Short-form media are shredding student attention spans

Many social media platforms integrated short-form content into their design

Studio watching video

Kylie Choi

Acalanes student juggles short-form media and homework

As an Acalanes student opens up his Algebra II assignment, Netflix flashes on the TV behind him and TikTok songs blare from his phone. After attempting the same math problem a couple times, he decides to take a break and scrolls through Instagram for a couple of hours. 

   With the growing popularity of social media and short-form content among young people, Acalanes teachers noticed a shift in student behavior with unknown long-term effects. 

   Short-form content videos are typically between 15 seconds and two minutes. The content is exciting enough to maintain interest, yet long enough to convey a message in an engaging way. 

   A study from the Microsoft Corporation shows that since the year 2000, the average human attention span decreased from 12 seconds to eight seconds, or about as long as a goldfish. 

   “I think [my shortened attention span] is due to social media. It’s probably because social media offers many different things that happen at once,” Acalanes junior Taylor Radding said. 

   Many social media platforms integrated short-form content into their design. TikTok’s popularity led other apps to create their own similar versions. Facebook created Instagram Reels in Nov. 2019 and Spotlight, Snapchat’s adaptation of TikTok, emerged the following year. 

   “Predominantly, I use Instagram. Personally, I like to see what my friends are posting and I watch Reels,” Radding said. 

   While some students enjoy short-form content in their free time, it encroaches on the time others spend doing schoolwork. 

   “When I’m doing my homework sometimes, I’ll just go on TikTok aimlessly and scroll through the For You page. Sometimes it distracts me, but then I have to put my phone away and get to work,” Acalanes freshman Sam Bishop said.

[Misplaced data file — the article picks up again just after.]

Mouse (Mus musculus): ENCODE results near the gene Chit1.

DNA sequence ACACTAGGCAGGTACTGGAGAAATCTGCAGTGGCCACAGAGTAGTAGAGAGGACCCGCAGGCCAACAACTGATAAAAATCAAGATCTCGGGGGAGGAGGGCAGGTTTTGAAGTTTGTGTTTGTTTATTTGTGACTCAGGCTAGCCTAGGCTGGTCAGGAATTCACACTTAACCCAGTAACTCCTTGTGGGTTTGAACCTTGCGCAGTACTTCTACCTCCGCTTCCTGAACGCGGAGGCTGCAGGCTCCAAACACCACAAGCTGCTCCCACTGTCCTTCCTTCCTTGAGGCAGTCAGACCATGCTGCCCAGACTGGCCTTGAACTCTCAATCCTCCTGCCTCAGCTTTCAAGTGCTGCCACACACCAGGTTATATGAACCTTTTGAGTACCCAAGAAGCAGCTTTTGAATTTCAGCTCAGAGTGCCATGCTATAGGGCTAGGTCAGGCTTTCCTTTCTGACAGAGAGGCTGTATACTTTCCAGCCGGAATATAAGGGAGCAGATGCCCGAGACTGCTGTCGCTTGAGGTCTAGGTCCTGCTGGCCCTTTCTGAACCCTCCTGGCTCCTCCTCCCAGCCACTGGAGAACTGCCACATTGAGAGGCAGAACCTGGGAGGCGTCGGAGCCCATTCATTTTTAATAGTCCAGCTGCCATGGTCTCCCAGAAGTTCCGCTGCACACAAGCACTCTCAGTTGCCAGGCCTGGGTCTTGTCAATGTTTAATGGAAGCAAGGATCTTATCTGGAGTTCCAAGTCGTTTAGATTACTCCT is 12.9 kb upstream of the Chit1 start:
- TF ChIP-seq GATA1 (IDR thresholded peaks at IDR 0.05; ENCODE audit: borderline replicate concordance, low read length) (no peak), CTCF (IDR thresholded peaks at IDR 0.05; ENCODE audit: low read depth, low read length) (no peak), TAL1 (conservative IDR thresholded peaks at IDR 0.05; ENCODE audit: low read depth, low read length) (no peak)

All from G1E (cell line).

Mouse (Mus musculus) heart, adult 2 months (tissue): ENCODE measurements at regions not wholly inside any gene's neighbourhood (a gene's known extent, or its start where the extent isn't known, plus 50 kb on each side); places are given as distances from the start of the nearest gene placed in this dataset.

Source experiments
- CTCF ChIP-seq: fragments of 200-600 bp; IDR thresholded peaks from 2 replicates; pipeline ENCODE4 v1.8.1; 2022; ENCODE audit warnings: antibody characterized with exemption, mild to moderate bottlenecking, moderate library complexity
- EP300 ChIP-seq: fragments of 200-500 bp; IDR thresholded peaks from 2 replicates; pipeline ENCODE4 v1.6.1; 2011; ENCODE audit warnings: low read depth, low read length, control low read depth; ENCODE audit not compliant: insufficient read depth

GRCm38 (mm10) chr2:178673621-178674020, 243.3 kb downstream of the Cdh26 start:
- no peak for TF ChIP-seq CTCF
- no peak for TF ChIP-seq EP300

Some students feel the effects of their shortened attention spans while doing schoolwork.                                  

   “I get distracted very easily, and doing multiple tasks at the same time is hard. I think that my short attention span makes me procrastinate more, because it makes it much harder for me to focus. I also think that I’m having a more difficult time paying attention to lectures in my classes,” Radding said.

   While many students struggle with paying attention, teachers recognize the problem as well.  

   “Students are looking for immediate information, and if they’re not getting the immediate information, they’re tending to space out or disengage and not really pay attention,” Acalanes English teacher Erin Barth said. 

   In past years, teachers noticed lower attention spans in the students they educate. The creation of new technology in the past decades greatly contributed to this decrease.    

   “[There’s been a change] this year especially, but I have also noticed it in the last 10 years … We’ve been talking about that for a long time, since maybe cell phones,” Acalanes Human Social Development teacher Liz Cusick said. 

   Since social media is relatively new, more issues like this may develop as time goes on, raising more challenges for both students and teachers alike. 

   In order to attempt to combat the issue of reduced attention spans, some teachers attempt to modify their curriculum. 

   The students “weren’t able to sit for extended periods of time and read what I was asking them to read, so I switched it to something that had a little bit easier of a reading level … I need to get back up to where I want them to be,” Barth said.

   For now, educators are dealing with the issue at hand of reduced attention spans and are working to determine the best way to navigate through these new waters. 

   “I think that education is changing slowly but surely, and I think that we as educators are still trying to find how to change it or fight the battle of learning how to change it,” Cusick said.